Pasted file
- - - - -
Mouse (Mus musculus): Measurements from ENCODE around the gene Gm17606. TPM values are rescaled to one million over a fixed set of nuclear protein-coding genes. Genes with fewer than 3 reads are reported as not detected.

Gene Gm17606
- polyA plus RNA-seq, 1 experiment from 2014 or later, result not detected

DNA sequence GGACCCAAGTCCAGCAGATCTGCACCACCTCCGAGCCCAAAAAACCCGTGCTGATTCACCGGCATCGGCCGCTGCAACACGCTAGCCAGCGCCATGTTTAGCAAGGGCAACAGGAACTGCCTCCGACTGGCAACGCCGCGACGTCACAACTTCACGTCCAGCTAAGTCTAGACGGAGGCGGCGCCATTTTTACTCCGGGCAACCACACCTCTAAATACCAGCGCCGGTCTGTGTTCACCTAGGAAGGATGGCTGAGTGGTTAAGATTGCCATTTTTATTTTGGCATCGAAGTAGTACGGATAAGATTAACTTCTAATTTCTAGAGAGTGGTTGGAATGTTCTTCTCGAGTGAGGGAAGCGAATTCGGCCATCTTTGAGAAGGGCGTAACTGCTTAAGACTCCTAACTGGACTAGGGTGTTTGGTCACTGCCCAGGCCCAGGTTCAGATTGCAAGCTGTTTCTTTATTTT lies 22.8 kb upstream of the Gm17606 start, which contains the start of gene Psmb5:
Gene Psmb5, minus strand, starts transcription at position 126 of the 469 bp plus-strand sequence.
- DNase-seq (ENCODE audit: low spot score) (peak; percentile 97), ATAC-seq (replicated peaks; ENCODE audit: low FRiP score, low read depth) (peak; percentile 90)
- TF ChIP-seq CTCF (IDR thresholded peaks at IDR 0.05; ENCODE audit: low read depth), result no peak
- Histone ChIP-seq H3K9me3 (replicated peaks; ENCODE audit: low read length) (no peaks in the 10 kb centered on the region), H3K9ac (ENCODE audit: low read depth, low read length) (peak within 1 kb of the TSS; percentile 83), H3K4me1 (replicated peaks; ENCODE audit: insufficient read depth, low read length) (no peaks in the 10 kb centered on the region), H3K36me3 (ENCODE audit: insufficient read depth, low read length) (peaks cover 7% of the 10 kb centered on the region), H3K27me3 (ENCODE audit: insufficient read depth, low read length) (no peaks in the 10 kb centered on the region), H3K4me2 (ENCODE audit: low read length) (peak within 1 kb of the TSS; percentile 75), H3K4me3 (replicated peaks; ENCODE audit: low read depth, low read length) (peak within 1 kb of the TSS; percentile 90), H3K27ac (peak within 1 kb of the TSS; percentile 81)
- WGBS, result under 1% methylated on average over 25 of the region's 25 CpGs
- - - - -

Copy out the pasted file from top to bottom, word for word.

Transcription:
Mouse (Mus musculus): Measurements from ENCODE around the gene Gm17606. TPM values are rescaled to one million over a fixed set of nuclear protein-coding genes. Genes with fewer than 3 reads are reported as not detected.

Gene Gm17606
- polyA plus RNA-seq, 1 experiment from 2014 or later, result not detected

DNA sequence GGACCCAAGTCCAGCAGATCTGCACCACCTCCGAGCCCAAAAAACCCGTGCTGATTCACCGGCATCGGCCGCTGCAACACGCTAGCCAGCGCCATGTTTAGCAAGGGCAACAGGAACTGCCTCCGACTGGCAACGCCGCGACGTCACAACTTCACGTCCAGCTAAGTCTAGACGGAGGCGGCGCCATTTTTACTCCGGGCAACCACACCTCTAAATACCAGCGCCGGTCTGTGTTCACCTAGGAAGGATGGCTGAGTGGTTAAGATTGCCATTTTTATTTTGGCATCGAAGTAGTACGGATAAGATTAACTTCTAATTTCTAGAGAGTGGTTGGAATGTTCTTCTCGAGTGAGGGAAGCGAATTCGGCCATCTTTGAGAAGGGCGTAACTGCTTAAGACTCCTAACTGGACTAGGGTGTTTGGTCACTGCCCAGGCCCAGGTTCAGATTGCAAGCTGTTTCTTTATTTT lies 22.8 kb upstream of the Gm17606 start, which contains the start of gene Psmb5:
Gene Psmb5, minus strand, starts transcription at position 126 of the 469 bp plus-strand sequence.
- DNase-seq (ENCODE audit: low spot score) (peak; percentile 97), ATAC-seq (replicated peaks; ENCODE audit: low FRiP score, low read depth) (peak; percentile 90)
- TF ChIP-seq CTCF (IDR thresholded peaks at IDR 0.05; ENCODE audit: low read depth), result no peak
- Histone ChIP-seq H3K9me3 (replicated peaks; ENCODE audit: low read length) (no peaks in the 10 kb centered on the region), H3K9ac (ENCODE audit: low read depth, low read length) (peak within 1 kb of the TSS; percentile 83), H3K4me1 (replicated peaks; ENCODE audit: insufficient read depth, low read length) (no peaks in the 10 kb centered on the region), H3K36me3 (ENCODE audit: insufficient read depth, low read length) (peaks cover 7% of the 10 kb centered on the region), H3K27me3 (ENCODE audit: insufficient read depth, low read length) (no peaks in the 10 kb centered on the region), H3K4me2 (ENCODE audit: low read length) (peak within 1 kb of the TSS; percentile 75), H3K4me3 (replicated peaks; ENCODE audit: low read depth, low read length) (peak within 1 kb of the TSS; percentile 90), H3K27ac (peak within 1 kb of the TSS; percentile 81)
- WGBS, result under 1% methylated on average over 25 of the region's 25 CpGs